subscribe: Posts | Comments      Facebook      Email Steve

Just a short post from Napa

18 comments

I’m in Napa for a few days. Had dinner last night at that hot new restaurant everybody’s talking about, Ubuntu, which is vegetarian. I told my server, “I don’t know anything about your menu, so why don’t you just surprise me?” It’s basically a small-plate place, and she paired the wines as well. (Almost everything comes from Ubuntu’s garden, in south Napa.)

Here’s what I had:

1. marinated “forono” beets and “merlin” beet tostones with wheatgrass, goat’s milk labneh and local wheatberries. Wine: 2008 Domaine de Fonstainte (an old fave) Gris de Gris rose, from Corbieres.

2. salad of assorted brassicas and flowering rabes, with miso “bagna cauda,” meyer lemon “sylvetta,” arugula and parmesan cheese. Wine: 2008 Chenin Blanc, Janvier Cuvee Sainte Narcisse, Jasnieres (off-dry).

3. purple rain carrots al rescoldo, cooked in vegetable embers, with carrot crudo, wild celery, kumquat salsa verde. Wine: Gridley Vineyards 2005 Cabernet Franc, Napa Valley.

The wine pairings were seamless and inspired, and I thoroughly enjoyed the meal. On my way out, I spotted, of all people, Charlie Olken (!!!) and his lovely wife, with a few others. Stopped by their table and, although I’d promised myself “no dessert!”, they twisted my arm. The vanilla bean “cheesecake” in a jar, with sour cherries, and crumbled nuts (which my cousin had told me not to miss) sent me into orbit.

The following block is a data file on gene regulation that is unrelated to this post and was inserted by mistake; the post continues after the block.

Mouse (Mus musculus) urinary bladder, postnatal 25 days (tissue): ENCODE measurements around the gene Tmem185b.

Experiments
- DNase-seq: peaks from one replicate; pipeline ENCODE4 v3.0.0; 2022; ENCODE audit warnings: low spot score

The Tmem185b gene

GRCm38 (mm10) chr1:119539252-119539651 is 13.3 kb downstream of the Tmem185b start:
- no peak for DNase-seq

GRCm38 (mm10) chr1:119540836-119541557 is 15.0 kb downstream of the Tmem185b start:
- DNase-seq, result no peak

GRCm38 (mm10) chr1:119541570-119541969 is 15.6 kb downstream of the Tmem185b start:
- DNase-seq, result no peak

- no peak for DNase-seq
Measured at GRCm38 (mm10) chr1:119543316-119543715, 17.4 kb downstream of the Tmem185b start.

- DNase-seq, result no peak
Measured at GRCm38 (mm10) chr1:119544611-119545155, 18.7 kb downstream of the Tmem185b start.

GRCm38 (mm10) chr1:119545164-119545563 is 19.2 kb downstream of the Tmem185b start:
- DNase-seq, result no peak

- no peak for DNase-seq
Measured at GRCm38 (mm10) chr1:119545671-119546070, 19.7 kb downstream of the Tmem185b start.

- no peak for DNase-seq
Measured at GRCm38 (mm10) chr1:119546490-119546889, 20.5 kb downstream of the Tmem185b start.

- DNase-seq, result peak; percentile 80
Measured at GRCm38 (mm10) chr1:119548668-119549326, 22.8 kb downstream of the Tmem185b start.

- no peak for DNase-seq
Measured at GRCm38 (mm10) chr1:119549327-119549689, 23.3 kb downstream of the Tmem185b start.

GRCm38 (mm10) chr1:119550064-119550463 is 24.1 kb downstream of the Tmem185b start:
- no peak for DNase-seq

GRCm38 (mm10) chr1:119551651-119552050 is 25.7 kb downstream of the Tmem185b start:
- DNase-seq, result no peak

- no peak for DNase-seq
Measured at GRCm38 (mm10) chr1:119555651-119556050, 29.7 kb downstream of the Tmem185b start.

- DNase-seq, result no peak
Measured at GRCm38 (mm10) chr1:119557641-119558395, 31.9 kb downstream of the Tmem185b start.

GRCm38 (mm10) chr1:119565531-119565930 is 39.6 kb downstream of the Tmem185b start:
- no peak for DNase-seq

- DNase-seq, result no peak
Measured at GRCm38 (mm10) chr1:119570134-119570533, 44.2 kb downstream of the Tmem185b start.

Anyway, we talked mostly about (what else?) social media, but there did arise one question: Is vegetarian food harder to pair with wine than meats, poultry and fish? I think it is. If you have a great roast, it’s rugged and potent enough to pair with almost any full-bodied red. But Ubuntu’s veggie fare was so subtle, so transparent, so intricate, I had the feeling that the wine pairings had been carefully and meticulously thought-out.

What do you think?

  1. Had a very similar experience @ Ubuntu a year ago. I’m a vegetarian and agree that their menu and pairings are truly inspired! Creating veggie fare that can stand up to a great Bordeaux is definitely a challenge – it usually involves some fabulous cèpes or other earthy flavors.

  2. Glad to hear you enjoyed Ubuntu, Steve. I fell in love with Ubuntu when I was living in Napa and now make sure to stop in whenever I visit the valley. (Interesting, too, to hear you describe it as the “hot new restaurant everyone is talking about.” Ubuntu opened in 2007, yet it’s so utterly original and wonderful that the “hot new” buzz won’t quit!)